In the 17th century, the walls of this room were covered with azulejo (tiled) panels, typical of the time. Traces of every pattern used in the re-ornamentation of this room can still be found today and they allow us to piece everything together.
In the south wall, through what is left of the azulejo (tiled) panels we can see what used to be an altar, precisely underneath the parietal tombstone, which emphasizes the patronage of Brás de Figueiredo towards this room, dated from January 12, 1675. The tile covered altar could have had a figurative front of the same material but it would end up being represented with an altar cloth. On it, the banquette consists of the traditional 6 candlesticks and a silver cross.
Before the restoration work of the monastic complex, this tombstone would have been removed by locals who ventured into the ruined building. The fragments of the epigraph were found scattered across the cloister, their origin unknown. Thus, after properly identifying and piecing together the several elements, it was possible to decipher the text that it held: HAEC REQVIES MEA IN SEACULU(M) SAECULI HIC HABITABO QVONAM (...) ELEGI EAM ANNO DOMINI 1674. This inscription can be interpreted as follows: “This is my eternal rest where I chose to dwell forever. Year of the Lord 1674”.
On the North wall, on the right side of the Portal we could find a niche used to put away liturgical objects in the Chapter Room. For our virtual reconstruction we considered the similar example found on the Cafeteria of this monastery, the interior of which is covered with azulejos (tiles).
Also present on the North wall, on the left side of the portal, we could find a holy water font of which the stone base can still be seen.
Currently preserved outside of its original location, the Coat of Arms used to be placed on the upper area of the western wall, above the parietal stone which emphasizes the patronage of Brás de Figueiredo towards this room on January 12, 1675. Close to its base on the vault we can still find traces of its removal. On the coat of arms, with approximately 27 by 20 inches, we can find six tassels on the side of a hat, the symbol of the dignitary of the Catholic Church. The arms at the center represent the family Figueiredo e Lemos.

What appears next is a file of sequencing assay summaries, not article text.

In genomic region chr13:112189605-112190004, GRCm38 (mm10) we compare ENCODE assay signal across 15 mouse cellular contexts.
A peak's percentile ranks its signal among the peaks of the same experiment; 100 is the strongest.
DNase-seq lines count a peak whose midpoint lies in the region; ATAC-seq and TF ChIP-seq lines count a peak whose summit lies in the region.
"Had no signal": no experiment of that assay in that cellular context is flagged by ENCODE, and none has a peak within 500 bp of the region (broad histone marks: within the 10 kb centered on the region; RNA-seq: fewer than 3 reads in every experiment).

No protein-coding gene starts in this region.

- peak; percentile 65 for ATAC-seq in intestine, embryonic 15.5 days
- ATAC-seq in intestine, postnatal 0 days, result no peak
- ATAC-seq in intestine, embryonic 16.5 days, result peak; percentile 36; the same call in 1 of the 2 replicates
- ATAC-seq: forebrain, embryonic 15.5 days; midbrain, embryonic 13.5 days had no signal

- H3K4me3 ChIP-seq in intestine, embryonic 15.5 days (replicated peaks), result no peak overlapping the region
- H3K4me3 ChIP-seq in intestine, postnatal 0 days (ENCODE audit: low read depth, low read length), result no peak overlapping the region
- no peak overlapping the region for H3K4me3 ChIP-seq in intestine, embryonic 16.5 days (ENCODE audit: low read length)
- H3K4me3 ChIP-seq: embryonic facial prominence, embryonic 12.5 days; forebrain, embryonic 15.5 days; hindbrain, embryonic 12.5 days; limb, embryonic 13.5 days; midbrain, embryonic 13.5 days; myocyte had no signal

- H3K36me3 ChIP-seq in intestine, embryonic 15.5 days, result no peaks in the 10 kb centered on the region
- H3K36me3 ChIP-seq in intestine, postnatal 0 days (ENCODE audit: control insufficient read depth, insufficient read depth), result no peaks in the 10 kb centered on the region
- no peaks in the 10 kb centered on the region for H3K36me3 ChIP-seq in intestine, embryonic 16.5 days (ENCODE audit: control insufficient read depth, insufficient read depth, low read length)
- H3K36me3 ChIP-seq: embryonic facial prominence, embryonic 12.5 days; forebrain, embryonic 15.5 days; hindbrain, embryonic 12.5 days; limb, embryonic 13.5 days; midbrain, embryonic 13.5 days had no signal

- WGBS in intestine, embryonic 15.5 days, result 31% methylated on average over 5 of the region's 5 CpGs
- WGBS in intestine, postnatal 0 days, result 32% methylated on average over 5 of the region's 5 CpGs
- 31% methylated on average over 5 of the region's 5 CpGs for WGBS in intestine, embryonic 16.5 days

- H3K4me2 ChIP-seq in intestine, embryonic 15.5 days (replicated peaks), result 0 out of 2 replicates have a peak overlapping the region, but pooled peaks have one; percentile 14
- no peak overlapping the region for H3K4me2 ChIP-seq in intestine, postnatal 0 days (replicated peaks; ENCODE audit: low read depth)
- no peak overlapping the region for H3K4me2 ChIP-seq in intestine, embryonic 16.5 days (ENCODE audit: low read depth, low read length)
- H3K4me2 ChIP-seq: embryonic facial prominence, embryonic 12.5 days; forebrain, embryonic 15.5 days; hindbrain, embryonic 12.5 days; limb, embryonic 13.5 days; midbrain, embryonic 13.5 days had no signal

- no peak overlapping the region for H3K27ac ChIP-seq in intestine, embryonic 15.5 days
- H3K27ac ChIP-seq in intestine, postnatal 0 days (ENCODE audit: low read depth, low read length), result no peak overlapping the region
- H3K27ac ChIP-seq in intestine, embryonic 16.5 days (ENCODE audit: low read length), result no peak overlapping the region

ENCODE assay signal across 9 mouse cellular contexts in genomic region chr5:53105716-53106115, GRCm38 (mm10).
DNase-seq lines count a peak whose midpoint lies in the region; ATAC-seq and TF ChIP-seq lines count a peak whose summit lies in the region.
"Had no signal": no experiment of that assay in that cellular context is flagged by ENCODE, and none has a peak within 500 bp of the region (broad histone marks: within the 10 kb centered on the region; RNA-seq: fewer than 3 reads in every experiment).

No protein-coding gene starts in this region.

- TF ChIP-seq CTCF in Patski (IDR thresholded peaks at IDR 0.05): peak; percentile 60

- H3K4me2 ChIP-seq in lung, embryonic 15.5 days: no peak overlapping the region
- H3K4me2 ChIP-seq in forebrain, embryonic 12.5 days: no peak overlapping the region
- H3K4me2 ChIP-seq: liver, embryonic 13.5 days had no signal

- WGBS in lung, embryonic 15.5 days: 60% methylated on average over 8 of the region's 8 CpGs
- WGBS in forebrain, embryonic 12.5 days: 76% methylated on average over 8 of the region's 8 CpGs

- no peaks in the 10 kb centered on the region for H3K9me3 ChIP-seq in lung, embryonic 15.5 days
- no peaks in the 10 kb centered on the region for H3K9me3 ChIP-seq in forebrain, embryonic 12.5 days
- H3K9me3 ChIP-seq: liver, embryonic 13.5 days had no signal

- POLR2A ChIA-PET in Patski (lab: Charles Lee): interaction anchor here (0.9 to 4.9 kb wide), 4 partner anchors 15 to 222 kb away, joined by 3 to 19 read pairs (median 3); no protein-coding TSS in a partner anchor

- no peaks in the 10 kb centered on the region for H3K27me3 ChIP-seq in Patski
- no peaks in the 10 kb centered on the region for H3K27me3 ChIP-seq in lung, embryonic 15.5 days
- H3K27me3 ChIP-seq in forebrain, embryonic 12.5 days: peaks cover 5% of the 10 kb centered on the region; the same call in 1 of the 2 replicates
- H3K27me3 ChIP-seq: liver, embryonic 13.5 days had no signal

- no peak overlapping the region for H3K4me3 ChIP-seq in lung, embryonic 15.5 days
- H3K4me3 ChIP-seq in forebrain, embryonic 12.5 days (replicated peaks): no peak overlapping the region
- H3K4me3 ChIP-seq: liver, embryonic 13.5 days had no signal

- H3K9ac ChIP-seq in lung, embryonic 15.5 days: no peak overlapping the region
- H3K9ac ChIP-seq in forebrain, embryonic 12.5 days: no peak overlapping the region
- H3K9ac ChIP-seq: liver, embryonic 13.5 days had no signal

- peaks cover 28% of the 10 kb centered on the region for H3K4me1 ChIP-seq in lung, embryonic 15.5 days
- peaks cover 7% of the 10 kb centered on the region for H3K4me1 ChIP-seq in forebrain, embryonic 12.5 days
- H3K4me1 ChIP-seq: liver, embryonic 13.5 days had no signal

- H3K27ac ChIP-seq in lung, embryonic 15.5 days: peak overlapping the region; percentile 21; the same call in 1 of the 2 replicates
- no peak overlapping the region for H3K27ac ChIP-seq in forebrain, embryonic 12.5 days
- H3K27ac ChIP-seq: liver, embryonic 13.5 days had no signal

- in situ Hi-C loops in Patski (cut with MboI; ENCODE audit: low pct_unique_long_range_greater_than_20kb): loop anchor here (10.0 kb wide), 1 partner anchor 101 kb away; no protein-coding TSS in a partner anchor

Imagination based on the historical and natural context
Conjecture based on similar structures
Representation achieved by the comparison of architecture and similar elements
Basic textual reference
Simple textual description (indicative only)
Descriptive textual reference
Detailed element description (size, materials, colors, etc.)
Brief graphical reference
Simple representation in drawing, picture or painting
Detailed graphical reference
Representation in drawing or in detailed objective picture
Basic archaeological information or simple plans
Simple archaeological evidence or schematic plans
Strong archaeological and documentary evidence in photographs and detailed plans
Precise archaeological data and other documentary evidence such as photographs and detailed plans
Existing (or partially existing) with modifications
When the structure or object exists in the present, either partially or somehow modified
Existing in accordance with the original
When the structure or object exists in the present in accordance to how it was originally built
AAVV, Cerâmica – normas de inventário (Artes plásticas e Artes decorativas), Instituto dos Museus e da Conservação, Lisboa, 2007.
FIGUEIREDO, César, APARICIO RESCO, Pablo, Escala de Evidência Histórica/Arqueológica (PT) – disponível em https://parpatrimonioytecnologia.wordpress.com/2014/07/21/escala-de-evidencia-historica-scale-of-historical-evidence [consulta a 01-10-2014].
ESPANCA, Túlio, Inventário Artístico de Portugal, Concelho de Évora, 2 vols, Academia Nacional de Belas Artes, Lisboa, 1966.
SAMEIRO, Pedro, MALTA, João, Pedras de Armas de Montemor-o-Novo, in Almansor | Revista de Cultura, n.º 2, 2.ª série, 2003, p. 101.